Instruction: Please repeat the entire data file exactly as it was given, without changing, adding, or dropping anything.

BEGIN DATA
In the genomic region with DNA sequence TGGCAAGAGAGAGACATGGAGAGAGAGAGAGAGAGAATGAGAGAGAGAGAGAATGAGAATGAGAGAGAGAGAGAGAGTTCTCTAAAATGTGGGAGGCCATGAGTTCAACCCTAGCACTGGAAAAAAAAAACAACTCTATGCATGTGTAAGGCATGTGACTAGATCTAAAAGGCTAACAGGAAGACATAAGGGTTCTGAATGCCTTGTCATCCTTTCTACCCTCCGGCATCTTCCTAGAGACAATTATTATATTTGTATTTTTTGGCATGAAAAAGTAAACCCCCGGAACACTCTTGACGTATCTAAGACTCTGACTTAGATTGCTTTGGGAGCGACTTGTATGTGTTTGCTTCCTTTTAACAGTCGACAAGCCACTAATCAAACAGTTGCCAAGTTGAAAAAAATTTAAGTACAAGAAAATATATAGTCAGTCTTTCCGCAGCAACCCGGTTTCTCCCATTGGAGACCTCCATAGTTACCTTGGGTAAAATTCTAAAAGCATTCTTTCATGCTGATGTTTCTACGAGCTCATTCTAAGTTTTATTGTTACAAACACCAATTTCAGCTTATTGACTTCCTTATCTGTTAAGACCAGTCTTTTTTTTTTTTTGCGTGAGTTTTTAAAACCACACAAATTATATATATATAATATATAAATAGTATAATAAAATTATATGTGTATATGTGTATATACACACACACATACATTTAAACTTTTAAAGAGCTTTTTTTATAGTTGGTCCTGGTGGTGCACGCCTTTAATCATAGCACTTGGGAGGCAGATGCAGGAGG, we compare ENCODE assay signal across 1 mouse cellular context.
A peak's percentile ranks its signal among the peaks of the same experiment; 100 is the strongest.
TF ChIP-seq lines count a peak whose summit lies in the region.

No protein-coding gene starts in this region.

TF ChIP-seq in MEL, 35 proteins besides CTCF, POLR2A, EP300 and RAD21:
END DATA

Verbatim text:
In the genomic region with DNA sequence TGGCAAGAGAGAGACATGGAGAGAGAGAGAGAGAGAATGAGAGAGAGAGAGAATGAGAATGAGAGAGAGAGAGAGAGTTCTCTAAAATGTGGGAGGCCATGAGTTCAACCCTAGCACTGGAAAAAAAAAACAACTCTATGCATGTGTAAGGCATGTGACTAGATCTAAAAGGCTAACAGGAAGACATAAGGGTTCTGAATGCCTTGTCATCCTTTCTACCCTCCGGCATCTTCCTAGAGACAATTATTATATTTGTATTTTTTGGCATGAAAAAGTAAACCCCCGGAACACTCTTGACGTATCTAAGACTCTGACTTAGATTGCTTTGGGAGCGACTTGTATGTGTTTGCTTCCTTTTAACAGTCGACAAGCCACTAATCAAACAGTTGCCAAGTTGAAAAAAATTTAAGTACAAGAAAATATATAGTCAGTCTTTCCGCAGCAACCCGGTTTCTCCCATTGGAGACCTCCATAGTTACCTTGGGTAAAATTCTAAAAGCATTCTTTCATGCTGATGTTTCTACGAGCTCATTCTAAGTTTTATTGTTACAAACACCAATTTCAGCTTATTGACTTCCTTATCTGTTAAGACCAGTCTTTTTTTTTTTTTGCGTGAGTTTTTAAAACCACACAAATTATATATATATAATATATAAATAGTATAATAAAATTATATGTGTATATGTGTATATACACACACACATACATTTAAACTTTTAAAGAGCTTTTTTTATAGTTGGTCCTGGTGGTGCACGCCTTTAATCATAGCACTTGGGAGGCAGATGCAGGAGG, we compare ENCODE assay signal across 1 mouse cellular context.
A peak's percentile ranks its signal among the peaks of the same experiment; 100 is the strongest.
TF ChIP-seq lines count a peak whose summit lies in the region.

No protein-coding gene starts in this region.

TF ChIP-seq in MEL, 35 proteins besides CTCF, POLR2A, EP300 and RAD21: